The New York Philharmonic on Wednesday, June 23.
I haven’t attended many Philharmonic concerts over the past year or so, and as I sat through this one, the finale for the 2009–2010 season, I settled upon one reason why: I hate Avery Fisher Hall. The venue has a reputation for bad acoustics that, frankly, seems deserved. From what I’ve read, much has been done over the years to improve the space and—who knows?—maybe those efforts have created a better experience for listeners down on the floor in the orchestra seats. I, however, routinely sit along the side of the hall in its third tier, and from that vantage point, phasing and balance issues are nearly always noticeable. I’m perfectly content sitting in the cheap seats at the Metropolitan Opera House and Carnegie Hall, but in Avery Fisher, a cheap seat inevitably feels like a very cheap seat. Attending concerts there can be tantalizing. Too often, something feels off about otherwise marvelous music, and it’s frustrating, in part because I don’t know who to blame. The musicians? The conductor? The hall itself? If I’d forked over more money, would I be hearing a better performance? I don’t know.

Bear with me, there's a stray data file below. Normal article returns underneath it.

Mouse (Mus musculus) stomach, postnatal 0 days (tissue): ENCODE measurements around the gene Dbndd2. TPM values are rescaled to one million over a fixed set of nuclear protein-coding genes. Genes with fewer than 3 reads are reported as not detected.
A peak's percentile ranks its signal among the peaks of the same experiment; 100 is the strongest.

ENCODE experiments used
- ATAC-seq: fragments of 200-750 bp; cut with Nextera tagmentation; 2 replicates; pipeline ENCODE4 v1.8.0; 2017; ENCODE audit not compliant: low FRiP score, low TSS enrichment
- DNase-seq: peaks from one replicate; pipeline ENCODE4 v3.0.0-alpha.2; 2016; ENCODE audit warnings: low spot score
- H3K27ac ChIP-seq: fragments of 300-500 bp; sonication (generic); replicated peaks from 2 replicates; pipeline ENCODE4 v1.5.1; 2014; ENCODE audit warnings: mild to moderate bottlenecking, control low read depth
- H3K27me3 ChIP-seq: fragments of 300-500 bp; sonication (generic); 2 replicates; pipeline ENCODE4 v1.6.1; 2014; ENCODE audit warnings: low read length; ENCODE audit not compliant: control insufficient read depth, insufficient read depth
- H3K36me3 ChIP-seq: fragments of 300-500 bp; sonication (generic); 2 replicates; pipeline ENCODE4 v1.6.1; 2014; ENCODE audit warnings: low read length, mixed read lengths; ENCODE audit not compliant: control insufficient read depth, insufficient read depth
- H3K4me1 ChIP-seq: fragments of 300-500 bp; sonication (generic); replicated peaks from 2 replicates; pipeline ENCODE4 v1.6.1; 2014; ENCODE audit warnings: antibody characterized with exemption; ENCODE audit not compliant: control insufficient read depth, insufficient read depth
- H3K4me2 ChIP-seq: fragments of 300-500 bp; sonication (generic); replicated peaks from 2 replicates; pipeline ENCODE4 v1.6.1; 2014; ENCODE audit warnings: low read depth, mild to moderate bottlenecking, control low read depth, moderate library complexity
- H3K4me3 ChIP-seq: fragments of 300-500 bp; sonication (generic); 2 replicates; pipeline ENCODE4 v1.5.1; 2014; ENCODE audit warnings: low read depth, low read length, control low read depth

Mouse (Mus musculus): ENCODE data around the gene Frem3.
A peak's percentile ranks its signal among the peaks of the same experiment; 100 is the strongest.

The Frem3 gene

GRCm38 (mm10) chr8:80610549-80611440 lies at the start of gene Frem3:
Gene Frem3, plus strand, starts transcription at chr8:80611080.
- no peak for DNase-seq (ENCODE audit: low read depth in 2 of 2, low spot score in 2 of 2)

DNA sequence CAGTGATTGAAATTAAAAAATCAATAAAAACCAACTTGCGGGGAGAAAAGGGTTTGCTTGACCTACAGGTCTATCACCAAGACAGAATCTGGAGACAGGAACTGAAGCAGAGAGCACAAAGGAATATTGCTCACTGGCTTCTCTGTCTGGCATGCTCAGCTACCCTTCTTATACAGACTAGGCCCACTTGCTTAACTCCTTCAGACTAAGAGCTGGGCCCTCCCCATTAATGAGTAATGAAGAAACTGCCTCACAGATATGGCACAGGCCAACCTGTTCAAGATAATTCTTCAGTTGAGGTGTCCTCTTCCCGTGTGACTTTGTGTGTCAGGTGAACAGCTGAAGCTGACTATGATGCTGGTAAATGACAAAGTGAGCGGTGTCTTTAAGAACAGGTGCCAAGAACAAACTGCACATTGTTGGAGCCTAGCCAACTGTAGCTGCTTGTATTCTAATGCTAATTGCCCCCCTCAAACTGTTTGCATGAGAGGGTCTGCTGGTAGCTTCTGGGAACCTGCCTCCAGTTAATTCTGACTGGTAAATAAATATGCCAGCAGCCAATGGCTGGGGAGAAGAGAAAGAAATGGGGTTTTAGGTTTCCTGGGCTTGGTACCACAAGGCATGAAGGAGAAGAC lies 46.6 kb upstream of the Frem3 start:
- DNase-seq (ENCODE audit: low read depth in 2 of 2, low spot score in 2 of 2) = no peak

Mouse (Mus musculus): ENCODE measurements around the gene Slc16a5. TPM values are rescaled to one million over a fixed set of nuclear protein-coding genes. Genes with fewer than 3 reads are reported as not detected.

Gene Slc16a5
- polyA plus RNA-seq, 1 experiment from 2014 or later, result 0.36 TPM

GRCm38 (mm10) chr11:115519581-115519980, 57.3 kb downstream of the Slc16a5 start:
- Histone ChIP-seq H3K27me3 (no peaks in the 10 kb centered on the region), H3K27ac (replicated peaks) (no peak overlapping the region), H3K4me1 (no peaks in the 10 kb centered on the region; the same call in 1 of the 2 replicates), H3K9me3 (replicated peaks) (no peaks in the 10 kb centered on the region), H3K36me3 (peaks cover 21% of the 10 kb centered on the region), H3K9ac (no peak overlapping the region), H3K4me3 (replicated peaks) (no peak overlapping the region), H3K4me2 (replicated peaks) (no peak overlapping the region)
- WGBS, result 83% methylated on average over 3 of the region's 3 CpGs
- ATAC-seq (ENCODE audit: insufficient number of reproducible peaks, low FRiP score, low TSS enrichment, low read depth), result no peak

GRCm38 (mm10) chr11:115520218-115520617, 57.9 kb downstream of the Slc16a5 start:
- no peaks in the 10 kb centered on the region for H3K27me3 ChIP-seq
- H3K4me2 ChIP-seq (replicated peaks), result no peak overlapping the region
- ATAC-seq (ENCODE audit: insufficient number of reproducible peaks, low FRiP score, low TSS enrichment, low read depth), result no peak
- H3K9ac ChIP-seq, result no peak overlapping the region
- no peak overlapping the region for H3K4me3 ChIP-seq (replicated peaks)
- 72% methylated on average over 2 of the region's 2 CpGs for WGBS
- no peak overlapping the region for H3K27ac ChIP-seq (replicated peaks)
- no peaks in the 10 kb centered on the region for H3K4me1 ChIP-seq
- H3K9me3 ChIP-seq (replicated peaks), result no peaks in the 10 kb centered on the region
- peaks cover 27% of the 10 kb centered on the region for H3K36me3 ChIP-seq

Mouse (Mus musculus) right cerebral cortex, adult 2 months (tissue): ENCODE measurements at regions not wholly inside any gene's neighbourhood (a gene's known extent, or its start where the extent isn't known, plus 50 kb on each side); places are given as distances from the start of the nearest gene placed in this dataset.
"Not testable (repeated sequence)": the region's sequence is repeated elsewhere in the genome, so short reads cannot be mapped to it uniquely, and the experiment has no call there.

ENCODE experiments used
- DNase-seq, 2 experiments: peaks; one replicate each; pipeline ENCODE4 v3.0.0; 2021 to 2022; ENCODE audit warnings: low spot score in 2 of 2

The performance of Beethoven’s Missa Solemnis Wednesday exemplified that kind of experience. The New York Choral Artists sounded wonderful, but the soloists did not. They dragged. Their voices strained against one another without balance or blend, often muddling into a mess of centerless vibrato. At the time, I blamed the soloists, but in retrospect, I’m not entirely sure that’s fair, and ultimately, it doesn’t matter. For whatever reason, the concert was less than I had hoped. Why should it matter why?